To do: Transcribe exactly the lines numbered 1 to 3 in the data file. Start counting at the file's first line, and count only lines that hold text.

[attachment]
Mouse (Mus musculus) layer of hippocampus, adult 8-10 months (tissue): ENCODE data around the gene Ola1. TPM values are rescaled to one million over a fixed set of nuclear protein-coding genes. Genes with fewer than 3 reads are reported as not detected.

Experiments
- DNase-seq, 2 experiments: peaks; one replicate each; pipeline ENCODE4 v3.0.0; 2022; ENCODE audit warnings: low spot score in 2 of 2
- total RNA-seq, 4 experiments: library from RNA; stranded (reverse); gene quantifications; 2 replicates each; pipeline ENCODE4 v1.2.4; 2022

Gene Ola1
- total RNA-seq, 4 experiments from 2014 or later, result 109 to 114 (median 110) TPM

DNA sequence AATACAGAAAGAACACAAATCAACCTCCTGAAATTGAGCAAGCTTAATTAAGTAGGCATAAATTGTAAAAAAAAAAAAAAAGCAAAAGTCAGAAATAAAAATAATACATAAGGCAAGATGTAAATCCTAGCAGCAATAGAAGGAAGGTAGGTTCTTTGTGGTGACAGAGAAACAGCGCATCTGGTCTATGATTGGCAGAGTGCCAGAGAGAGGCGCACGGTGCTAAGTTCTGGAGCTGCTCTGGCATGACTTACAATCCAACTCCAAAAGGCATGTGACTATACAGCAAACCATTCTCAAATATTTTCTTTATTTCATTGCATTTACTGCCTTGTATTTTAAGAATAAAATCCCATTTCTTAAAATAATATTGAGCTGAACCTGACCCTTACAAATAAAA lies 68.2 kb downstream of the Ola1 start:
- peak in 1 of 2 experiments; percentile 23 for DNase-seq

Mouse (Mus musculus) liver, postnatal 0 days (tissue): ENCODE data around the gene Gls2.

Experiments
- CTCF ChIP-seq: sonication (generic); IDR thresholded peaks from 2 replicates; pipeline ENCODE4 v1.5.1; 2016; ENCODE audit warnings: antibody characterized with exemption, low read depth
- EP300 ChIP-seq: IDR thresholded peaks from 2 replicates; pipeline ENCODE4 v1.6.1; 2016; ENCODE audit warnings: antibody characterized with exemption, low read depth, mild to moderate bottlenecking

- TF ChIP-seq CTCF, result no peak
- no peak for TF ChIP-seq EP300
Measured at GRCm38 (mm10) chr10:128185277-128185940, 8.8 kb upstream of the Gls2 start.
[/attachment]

Mouse (Mus musculus) layer of hippocampus, adult 8-10 months (tissue): ENCODE data around the gene Ola1. TPM values are rescaled to one million over a fixed set of nuclear protein-coding genes. Genes with fewer than 3 reads are reported as not detected.

Experiments
- DNase-seq, 2 experiments: peaks; one replicate each; pipeline ENCODE4 v3.0.0; 2022; ENCODE audit warnings: low spot score in 2 of 2